Yes … and no. At the end of Season 3 Otis’s mother, Jean, went into labor with dire complications, including hemorrhaging. But she pulled through, and in the season finale, she delivered a healthy baby girl whom she named Joy. Although the pregnancy had a happy ending, the future of the family is a bit fuzzier. In one of the final scenes of the finale, Jean opened a paternity test and her shock revealed that her partner, Jakob (Mikael Persbrandt), might not be the father.
Throughout the pregnancy, Jean and Jakob were committed to raising their baby together and forging a robust, if a bit untraditional, family unit with Otis and Ola (Patricia Allison), Jakob’s daughter (who, in a messy set of circumstances, used to date Otis).
Will Jean, a careerist rising in her field, continue her sex therapy practice? Will Jakob remain in the picture? And if he isn’t the father, who is?
Where do things stand with Eric and Adam?
Eric, who is gay and proudly wears eyeliner, colorful nail polish and silky scarves, has had an emotional roller coaster of a relationship with Adam (Connor Swindells), a closeted bully who is new to intimate relationships. They grew closer as Adam learned to accept his sexuality, but Eric struggled to be with someone who couldn’t fully open up, and he eventually kissed another boy on a family trip to Nigeria.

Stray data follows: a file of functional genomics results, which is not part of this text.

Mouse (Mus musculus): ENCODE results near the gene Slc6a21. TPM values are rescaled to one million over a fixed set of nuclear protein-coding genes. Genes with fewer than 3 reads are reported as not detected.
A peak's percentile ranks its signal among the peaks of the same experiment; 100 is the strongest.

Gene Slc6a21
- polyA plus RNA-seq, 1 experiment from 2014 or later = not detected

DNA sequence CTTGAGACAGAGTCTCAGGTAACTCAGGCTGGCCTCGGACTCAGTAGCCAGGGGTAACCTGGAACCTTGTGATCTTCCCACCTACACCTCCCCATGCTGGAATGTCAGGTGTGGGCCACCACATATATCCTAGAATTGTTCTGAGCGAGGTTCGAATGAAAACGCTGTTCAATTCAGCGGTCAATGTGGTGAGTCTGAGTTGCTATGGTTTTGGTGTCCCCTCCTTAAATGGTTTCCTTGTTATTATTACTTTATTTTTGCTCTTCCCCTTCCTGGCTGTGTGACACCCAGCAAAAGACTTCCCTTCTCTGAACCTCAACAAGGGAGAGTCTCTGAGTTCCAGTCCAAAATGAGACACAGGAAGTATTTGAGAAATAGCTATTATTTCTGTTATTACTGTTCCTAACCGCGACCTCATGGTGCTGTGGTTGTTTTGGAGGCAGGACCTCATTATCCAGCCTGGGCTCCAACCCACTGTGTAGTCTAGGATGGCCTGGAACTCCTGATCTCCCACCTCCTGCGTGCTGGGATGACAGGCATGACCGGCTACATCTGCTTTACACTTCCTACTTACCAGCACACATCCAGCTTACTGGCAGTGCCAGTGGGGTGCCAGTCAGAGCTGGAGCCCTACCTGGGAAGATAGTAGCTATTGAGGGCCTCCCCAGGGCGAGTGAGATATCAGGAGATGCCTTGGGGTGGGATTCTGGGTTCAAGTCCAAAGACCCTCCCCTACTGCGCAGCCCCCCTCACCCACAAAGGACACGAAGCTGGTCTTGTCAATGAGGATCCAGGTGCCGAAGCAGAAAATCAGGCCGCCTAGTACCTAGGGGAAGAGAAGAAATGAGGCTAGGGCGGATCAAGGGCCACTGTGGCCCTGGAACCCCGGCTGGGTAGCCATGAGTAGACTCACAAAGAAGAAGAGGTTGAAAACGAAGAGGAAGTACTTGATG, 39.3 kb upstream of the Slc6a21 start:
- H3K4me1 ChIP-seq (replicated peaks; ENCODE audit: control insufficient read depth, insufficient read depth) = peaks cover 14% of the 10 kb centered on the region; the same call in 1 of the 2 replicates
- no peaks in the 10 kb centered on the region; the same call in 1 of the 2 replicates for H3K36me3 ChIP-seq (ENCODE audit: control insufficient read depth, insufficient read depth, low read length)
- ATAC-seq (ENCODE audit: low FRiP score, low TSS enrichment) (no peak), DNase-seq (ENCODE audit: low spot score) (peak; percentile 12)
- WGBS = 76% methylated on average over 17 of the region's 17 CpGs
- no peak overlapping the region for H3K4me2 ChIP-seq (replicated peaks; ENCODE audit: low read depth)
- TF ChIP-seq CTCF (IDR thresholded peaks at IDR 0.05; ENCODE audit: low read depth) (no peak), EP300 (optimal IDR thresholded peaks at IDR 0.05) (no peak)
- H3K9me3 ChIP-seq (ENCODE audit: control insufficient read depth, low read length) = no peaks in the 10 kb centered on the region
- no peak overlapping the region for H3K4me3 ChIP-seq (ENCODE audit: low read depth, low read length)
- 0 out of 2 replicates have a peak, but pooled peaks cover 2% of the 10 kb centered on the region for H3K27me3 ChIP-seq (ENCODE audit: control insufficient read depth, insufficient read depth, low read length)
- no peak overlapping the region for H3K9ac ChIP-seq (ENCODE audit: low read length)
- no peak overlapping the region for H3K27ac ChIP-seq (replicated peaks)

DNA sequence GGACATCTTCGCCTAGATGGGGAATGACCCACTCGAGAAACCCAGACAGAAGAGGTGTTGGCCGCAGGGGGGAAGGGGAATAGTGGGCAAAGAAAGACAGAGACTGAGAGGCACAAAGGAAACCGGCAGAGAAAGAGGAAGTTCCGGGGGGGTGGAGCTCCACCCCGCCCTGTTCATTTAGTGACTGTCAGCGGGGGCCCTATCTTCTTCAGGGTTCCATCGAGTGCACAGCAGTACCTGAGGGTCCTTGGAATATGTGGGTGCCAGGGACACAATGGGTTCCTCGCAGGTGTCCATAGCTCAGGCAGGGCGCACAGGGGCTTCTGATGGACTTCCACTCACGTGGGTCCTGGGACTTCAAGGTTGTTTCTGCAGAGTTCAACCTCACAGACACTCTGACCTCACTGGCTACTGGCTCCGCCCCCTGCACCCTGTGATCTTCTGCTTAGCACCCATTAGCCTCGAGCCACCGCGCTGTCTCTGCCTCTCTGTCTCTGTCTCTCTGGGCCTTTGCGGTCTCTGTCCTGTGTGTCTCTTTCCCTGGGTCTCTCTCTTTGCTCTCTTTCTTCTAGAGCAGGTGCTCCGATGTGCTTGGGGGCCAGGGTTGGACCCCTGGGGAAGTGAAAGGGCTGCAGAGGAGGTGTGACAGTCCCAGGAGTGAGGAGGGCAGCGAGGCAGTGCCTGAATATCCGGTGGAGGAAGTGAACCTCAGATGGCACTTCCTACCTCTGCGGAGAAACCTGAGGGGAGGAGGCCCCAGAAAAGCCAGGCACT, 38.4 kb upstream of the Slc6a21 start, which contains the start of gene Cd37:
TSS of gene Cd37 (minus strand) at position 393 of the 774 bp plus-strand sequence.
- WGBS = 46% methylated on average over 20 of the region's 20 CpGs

Adam eventually forgave the infidelity, but Eric realized he had outgrown the relationship and broke up with him anyway. Heartbroken, Adam began to come to terms with his identity; in the finale, he came out as bisexual to his mother, finally admitting to her that Eric had been his boyfriend. This could be a turning point for the animal-loving gentle giant who always feels like a misfit.
Is there still a wide array of experience in Season 4?
Somehow the show’s lens has gotten even wider. “Sex Education” is known for its nuanced depictions of gender, sexuality and disability, and for presenting forms of intimacy that are rarely displayed on mainstream television. A progressive new school promises an even more varied student body, with types of relationships not explored in previous seasons. Whether the school lives up to its “good vibes only” reputation remains to be seen.
The show celebrates the body — its limitations, its potential, its drive — in its many forms. Whatever Season 4 may bring, it is sure to explore a wide range of teenage lust and physical complexities.
Source: Television - nytimes.com